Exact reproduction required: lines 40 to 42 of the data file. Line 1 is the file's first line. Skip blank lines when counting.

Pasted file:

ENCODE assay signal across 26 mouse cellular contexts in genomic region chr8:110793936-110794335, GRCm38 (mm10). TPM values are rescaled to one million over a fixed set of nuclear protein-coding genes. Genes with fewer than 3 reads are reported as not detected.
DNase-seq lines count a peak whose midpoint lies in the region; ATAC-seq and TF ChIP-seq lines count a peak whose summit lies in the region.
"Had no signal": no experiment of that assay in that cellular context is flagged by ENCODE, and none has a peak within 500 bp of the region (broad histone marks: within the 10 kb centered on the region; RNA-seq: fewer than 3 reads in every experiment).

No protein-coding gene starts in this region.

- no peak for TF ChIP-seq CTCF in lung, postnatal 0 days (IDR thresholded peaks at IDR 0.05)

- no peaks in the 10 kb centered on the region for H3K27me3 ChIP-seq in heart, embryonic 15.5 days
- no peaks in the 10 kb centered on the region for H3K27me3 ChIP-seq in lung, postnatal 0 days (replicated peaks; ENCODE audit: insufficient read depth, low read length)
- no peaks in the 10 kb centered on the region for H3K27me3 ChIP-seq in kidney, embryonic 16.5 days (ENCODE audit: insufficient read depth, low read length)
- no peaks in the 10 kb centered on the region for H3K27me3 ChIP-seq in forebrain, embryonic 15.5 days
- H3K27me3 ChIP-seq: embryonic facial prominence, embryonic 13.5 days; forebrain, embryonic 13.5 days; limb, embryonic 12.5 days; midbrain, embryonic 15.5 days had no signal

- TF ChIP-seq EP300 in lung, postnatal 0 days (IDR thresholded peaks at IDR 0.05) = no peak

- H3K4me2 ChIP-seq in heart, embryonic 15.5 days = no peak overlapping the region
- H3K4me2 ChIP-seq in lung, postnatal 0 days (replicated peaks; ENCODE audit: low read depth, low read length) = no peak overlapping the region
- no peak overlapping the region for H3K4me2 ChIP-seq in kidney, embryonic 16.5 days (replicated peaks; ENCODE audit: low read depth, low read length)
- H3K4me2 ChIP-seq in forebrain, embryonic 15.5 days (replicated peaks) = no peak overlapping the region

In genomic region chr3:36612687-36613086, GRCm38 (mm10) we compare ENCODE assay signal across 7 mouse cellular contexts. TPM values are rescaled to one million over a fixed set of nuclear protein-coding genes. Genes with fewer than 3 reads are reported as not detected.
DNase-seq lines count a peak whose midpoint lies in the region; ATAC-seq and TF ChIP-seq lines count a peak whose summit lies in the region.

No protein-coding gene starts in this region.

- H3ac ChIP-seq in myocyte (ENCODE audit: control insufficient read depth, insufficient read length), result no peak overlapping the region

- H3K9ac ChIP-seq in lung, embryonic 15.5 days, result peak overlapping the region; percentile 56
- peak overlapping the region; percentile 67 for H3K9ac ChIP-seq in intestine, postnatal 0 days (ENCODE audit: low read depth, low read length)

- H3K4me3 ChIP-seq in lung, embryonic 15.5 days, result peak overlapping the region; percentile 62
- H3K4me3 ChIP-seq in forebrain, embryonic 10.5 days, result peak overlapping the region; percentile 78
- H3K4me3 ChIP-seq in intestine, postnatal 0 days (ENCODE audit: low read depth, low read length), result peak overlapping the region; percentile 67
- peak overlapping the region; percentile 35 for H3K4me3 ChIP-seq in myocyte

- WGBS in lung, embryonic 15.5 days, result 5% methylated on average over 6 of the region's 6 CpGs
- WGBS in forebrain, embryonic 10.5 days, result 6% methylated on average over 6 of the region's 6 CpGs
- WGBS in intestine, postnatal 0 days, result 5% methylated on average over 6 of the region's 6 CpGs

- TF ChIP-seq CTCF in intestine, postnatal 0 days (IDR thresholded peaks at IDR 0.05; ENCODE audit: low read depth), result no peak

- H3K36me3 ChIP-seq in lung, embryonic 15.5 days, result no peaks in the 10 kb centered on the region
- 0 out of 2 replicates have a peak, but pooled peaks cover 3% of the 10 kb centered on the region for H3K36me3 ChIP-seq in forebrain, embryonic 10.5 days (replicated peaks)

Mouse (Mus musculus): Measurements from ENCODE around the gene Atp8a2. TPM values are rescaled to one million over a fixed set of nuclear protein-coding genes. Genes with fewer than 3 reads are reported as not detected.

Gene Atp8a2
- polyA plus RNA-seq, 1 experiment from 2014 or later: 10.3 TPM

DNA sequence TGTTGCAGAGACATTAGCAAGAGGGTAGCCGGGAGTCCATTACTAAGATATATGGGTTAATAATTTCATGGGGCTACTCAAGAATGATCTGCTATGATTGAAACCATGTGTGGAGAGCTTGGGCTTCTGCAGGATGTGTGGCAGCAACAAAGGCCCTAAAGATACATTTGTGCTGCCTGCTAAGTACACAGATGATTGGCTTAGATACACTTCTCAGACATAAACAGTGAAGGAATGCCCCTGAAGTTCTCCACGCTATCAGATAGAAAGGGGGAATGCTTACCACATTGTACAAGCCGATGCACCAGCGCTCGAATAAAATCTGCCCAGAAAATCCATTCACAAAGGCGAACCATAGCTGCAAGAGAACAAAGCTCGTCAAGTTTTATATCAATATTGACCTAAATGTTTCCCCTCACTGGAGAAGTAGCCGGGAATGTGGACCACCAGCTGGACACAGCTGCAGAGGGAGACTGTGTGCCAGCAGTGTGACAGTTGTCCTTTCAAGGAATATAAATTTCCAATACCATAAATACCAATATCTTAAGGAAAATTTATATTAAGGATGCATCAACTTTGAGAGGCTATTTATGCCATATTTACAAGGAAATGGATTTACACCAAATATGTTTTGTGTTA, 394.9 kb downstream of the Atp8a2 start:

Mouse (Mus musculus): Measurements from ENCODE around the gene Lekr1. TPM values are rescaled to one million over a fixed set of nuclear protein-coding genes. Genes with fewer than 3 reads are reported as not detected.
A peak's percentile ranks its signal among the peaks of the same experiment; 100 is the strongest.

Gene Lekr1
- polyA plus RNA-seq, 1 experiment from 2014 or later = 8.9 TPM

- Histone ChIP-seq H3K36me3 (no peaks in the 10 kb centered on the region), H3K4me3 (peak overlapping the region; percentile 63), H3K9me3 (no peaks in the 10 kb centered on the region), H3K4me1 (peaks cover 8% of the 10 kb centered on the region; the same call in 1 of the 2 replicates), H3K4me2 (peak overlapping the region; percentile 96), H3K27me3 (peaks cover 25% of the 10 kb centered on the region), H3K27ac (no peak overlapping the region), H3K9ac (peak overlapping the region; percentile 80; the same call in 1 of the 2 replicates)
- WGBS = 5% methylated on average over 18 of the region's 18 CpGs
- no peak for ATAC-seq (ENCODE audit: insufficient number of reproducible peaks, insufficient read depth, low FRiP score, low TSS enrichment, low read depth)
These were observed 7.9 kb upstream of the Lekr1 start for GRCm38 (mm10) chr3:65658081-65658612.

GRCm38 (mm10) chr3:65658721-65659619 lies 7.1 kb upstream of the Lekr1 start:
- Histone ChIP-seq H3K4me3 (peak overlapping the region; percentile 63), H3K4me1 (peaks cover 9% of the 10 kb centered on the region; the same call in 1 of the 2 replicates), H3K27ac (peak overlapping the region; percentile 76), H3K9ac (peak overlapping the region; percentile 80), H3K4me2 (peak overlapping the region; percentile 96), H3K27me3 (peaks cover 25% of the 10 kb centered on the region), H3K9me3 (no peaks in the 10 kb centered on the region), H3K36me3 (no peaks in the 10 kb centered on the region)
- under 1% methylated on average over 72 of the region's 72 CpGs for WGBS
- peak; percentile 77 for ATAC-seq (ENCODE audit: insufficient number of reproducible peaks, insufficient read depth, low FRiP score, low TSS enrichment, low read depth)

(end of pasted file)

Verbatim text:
- Histone ChIP-seq H3K36me3 (no peaks in the 10 kb centered on the region), H3K4me3 (peak overlapping the region; percentile 63), H3K9me3 (no peaks in the 10 kb centered on the region), H3K4me1 (peaks cover 8% of the 10 kb centered on the region; the same call in 1 of the 2 replicates), H3K4me2 (peak overlapping the region; percentile 96), H3K27me3 (peaks cover 25% of the 10 kb centered on the region), H3K27ac (no peak overlapping the region), H3K9ac (peak overlapping the region; percentile 80; the same call in 1 of the 2 replicates)
- WGBS = 5% methylated on average over 18 of the region's 18 CpGs
- no peak for ATAC-seq (ENCODE audit: insufficient number of reproducible peaks, insufficient read depth, low FRiP score, low TSS enrichment, low read depth)